MMR and Your Child: Everything You Need to Know

Published by Health Professional

on Friday, March 3rd 2023

Children Health

Most parents will be confronted with deciding whether to vaccinate their children at some point in their lives. While it can be difficult, it is vital to understand the risks and benefits of vaccinations, particularly regarding the measles-mumps-rubella (MMR) vaccine. 

This comprehensive guide will give you everything you need to know about the MMR vaccine and your child.

What is the MMR vaccine?

The MMR vaccine is a combination vaccine that protects against three viral illnesses: measles, mumps, and rubella. It is one of the most effective and safe ways to protect your child from these potentially serious diseases.

When should my child receive the MMR vaccine?

The Centers for Disease Control and Prevention (CDC) recommends that all children receive two doses of the MMR vaccine, with the first dose administered between 12 and 15 months of age and the second dose between 4 and 6 years of age. It is crucial to adhere to this schedule to ensure the highest protection against these diseases.

Are there any side effects of the MMR vaccine?

As with any vaccine, the MMR vaccine may cause side effects in some children. These side effects can include soreness, redness, swelling at the injection site, a mild rash, and temporary joint pain and stiffness. 

More severe side effects are rare, including high fever that may cause a seizure. However, it is essential to note that the risks associated with these side effects are far outweighed by the benefits of vaccination, which can prevent severe illness and even death.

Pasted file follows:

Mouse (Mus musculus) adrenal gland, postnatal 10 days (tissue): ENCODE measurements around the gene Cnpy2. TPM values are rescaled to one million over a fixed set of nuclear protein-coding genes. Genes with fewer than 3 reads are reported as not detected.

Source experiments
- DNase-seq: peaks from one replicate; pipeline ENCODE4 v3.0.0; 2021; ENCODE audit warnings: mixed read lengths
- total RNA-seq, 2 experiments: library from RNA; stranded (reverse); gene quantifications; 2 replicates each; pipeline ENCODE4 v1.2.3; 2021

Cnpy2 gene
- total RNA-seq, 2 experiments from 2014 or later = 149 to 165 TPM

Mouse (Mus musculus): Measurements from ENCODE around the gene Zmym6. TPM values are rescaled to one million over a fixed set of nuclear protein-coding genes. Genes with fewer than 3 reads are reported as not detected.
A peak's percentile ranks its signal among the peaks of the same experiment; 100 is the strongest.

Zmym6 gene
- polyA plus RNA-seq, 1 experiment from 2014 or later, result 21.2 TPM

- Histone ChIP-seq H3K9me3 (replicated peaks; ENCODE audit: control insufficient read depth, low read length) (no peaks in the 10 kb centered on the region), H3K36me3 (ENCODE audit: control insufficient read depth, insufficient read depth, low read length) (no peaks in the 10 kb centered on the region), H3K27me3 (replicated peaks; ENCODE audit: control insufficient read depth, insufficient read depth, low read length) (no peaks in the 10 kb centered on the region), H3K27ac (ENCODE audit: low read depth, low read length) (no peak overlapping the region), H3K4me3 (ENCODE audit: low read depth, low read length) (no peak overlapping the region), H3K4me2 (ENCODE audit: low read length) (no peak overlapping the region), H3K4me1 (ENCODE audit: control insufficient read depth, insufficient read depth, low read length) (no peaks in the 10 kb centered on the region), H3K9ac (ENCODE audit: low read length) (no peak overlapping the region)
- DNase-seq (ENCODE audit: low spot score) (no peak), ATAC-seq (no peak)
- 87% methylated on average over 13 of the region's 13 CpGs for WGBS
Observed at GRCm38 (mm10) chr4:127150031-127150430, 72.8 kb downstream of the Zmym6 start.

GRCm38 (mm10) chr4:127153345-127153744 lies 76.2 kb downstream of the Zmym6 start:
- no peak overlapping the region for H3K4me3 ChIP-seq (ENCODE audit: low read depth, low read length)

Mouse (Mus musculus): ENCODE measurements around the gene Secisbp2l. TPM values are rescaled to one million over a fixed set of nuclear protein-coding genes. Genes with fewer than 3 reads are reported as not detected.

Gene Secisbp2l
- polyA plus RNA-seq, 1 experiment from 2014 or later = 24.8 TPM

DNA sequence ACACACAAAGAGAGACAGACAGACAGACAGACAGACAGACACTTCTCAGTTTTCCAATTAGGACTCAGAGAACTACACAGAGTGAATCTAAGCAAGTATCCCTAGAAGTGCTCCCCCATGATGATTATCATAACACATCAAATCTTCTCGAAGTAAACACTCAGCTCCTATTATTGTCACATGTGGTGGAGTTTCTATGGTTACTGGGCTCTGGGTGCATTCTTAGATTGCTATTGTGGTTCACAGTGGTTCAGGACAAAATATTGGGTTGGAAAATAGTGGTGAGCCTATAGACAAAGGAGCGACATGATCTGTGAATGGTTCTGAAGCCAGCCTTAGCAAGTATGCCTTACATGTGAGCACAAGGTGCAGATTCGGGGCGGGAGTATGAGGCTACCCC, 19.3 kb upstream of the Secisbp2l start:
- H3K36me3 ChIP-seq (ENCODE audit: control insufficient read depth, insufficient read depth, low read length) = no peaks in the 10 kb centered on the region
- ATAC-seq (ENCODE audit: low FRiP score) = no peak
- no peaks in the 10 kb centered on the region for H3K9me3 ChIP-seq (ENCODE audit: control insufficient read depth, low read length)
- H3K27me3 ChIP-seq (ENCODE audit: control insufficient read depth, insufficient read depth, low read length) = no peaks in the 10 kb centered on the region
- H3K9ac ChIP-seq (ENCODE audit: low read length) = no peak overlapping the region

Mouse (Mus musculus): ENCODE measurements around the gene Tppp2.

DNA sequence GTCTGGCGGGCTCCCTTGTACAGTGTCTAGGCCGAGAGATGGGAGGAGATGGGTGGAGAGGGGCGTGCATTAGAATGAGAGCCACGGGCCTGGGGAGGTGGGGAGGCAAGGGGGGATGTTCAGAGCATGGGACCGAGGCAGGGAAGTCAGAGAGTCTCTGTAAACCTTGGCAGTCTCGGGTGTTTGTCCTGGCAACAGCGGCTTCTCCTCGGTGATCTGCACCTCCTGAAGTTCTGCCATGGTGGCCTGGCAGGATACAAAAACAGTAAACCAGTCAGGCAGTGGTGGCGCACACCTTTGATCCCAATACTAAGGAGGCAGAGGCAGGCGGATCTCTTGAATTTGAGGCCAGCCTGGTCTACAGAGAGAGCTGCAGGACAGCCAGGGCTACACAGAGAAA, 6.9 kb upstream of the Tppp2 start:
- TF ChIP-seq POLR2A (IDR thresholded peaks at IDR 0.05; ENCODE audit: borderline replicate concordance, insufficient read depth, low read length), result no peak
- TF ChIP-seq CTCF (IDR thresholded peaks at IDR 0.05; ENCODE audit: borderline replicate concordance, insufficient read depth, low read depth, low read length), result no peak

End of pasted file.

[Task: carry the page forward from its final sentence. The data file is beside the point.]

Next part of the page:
Why is the MMR vaccine important?

The MMR vaccine is a vital tool in the fight against measles, mumps, and rubella. These diseases can cause serious health complications, including deafness, pneumonia, encephalitis, and even death. 

In addition, when large numbers of people are vaccinated against a disease, it creates herd immunity, which makes it less likely that the disease will spread throughout a community. Those who cannot receive the vaccine (such as infants, pregnant women, and individuals with certain medical conditions) are protected from the disease.

Can my child receive the MMR vaccine if they are sick?

In general, it is safe for children to receive the MMR vaccine even if they are mildly ill. However, if your child has a moderate or severe illness, waiting to recover before administering the vaccine is best. 

If you have concerns about your child’s health or ability to receive the vaccine, you should speak with your healthcare provider.

What should I do to prepare my child for their MMR vaccine visit?

Preparing your child for their MMR vaccine visit can help reduce anxiety and make the experience less stressful for everyone involved. You can start by talking to your child about what to expect during the visit, including the fact that they will receive a shot.